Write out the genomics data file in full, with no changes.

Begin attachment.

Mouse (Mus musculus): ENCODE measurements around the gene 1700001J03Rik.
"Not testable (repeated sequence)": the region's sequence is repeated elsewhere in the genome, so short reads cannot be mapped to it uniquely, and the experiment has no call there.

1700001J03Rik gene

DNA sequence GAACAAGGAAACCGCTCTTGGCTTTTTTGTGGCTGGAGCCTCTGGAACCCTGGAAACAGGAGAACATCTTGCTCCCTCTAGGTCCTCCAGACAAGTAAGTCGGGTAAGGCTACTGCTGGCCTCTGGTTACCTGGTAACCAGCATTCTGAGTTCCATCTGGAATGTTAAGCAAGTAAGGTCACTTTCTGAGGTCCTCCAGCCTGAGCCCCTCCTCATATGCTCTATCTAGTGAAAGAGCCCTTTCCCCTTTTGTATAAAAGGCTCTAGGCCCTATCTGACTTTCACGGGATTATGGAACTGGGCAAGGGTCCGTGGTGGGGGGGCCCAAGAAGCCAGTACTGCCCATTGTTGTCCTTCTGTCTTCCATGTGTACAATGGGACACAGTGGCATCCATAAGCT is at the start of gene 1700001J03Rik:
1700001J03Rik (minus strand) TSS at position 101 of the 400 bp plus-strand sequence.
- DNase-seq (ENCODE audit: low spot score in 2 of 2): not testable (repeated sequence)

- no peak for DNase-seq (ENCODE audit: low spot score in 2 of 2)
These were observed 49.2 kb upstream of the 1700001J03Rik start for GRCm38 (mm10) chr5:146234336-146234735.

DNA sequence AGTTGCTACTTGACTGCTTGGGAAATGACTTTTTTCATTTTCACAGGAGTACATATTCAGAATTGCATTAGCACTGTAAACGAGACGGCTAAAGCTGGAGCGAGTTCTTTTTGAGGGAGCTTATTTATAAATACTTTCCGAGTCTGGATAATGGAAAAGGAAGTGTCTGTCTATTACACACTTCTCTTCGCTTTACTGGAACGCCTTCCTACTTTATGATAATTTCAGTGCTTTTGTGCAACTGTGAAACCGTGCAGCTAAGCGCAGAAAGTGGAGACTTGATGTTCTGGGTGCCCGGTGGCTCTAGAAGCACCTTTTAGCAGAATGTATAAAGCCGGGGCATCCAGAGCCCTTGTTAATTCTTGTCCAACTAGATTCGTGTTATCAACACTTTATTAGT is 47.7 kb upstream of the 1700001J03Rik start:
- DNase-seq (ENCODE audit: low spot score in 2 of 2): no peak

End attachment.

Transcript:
Mouse (Mus musculus): ENCODE measurements around the gene 1700001J03Rik.
"Not testable (repeated sequence)": the region's sequence is repeated elsewhere in the genome, so short reads cannot be mapped to it uniquely, and the experiment has no call there.

1700001J03Rik gene

DNA sequence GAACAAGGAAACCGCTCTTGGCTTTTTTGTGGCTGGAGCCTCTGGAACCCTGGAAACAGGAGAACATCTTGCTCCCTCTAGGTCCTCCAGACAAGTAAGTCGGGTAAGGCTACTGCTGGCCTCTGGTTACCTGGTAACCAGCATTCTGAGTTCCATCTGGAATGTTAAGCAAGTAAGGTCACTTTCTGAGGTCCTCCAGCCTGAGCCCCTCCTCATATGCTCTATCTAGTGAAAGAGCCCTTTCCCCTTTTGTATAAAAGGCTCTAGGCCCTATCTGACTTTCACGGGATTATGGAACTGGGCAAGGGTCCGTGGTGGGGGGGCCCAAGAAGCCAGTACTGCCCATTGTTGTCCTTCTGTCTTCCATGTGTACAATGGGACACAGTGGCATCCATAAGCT is at the start of gene 1700001J03Rik:
1700001J03Rik (minus strand) TSS at position 101 of the 400 bp plus-strand sequence.
- DNase-seq (ENCODE audit: low spot score in 2 of 2): not testable (repeated sequence)

- no peak for DNase-seq (ENCODE audit: low spot score in 2 of 2)
These were observed 49.2 kb upstream of the 1700001J03Rik start for GRCm38 (mm10) chr5:146234336-146234735.

DNA sequence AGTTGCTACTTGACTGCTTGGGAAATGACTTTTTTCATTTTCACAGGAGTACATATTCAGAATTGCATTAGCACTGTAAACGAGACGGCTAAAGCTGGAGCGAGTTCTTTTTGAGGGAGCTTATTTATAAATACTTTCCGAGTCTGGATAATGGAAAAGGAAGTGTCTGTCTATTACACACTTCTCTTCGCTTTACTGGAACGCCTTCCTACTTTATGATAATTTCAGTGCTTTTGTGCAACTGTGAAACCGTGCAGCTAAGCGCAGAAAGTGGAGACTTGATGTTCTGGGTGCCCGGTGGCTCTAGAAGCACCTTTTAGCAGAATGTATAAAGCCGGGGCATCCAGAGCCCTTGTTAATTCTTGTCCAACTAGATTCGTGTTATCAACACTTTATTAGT is 47.7 kb upstream of the 1700001J03Rik start:
- DNase-seq (ENCODE audit: low spot score in 2 of 2): no peak